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Finding the Skeleton

While on my way from my father’s place in Indiana to the Tulsa area a few days ago, I jotted down ideas for various posts that could be used in the coming week.

Confession time–what I see off the side of the road had better be something big, different in outline, and vaguely recognizable for me to notice it at all. It’s astounding what details the brain will fill in when the eyes don’t see them.

One of the main things I began thinking about on the road was something very simple. You see, I think that at some point everyone considers what becomes visible/invisible during winter that isn’t during the rest of the year.

Odd thought? I suppose to some it is. Think about it for a moment, if you will, and discover how little attention you focus on a daily basis to details and description.

Case in point. With trees bare of foliage and understory vegetation eliminated during winter, the viewer can see the skeleton of a forest. The small streams and brooks become the arteries taking much-needed nutrients to the rest of the forest body.

Ever-changing tattoos show themselves on the forest floor made by sun-cast shadows of tree limbs and trunks. Those features either visible or invisible during winter take on new meaning than during the rest of the year. Bird’s nests–from owl and hawk to sparrow and hummingbird–reveal their locations for those interested in looking for them.

From the writer’s perspective this new look is revealed much like that of a story, essay, poem, etc. that is written well. Winter for the story is when few–if any–descriptors are used. Without those words, only the essence of the story is displayed for the reader.

This streamlined writing has its own demands, its own skeleton, which can change with the season or style needed for a given project. There are a finite number of seasons for both nature and for writing. Words and how they’re used determine writing seasons. Nature uses leaves and ground vegetation to paint a more colorful picture for the viewer.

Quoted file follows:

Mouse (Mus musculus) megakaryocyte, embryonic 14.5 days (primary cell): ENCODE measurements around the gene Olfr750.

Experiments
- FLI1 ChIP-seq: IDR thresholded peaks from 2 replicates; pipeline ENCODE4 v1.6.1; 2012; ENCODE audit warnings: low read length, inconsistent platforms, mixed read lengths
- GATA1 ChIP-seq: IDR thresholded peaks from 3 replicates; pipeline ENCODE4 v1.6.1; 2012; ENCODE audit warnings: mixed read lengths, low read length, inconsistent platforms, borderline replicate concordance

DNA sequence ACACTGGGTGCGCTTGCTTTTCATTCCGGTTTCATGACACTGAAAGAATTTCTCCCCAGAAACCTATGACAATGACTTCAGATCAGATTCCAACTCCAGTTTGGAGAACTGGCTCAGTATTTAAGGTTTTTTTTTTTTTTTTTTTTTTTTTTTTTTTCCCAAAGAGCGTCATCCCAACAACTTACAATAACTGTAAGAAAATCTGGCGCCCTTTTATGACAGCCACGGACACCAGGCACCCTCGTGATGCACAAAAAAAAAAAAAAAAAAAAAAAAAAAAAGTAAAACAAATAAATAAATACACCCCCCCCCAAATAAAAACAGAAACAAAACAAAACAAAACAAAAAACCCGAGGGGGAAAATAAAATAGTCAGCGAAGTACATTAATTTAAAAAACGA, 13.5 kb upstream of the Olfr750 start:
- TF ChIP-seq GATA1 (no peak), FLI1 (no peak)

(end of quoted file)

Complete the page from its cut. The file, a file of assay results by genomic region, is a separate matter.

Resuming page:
Our lives in this busy world are crowded. Stimuli bombard us continually from all sides, trying to capture our attention. Until we strip away the extraneous stimuli, we fail to see the bare bones of any subject’s skeleton.

The forest is passed by without being recognized for its uniqueness. The story misses the mark by concentrating on the heavy meal instead of displaying the centerpiece and listening to the conversation.

Such are the thoughts of this writer. Experience and time reveal many details that act as mile markers along the highway of life. This trip has taught me more than I would ever have imagined.

The one thing that has stood out above most has been that each tiny detail has purpose–not to describe, but to define. None of those details need to be described. They are themselves, unique and finite.

And there you have it, my words for the day. I hope you’ve taken time lately to look for the essence/skeleton of a story, scene, conversation, etc. If you haven’t, give it a whirl. You might just enjoy the exercise. Take a scene out and try it on for size. Do a little dance to see if the world comes to an end just because you did it.

Until later, a bientot,



  1. March 2, 2011 at 4:41 pm

    yeah nice

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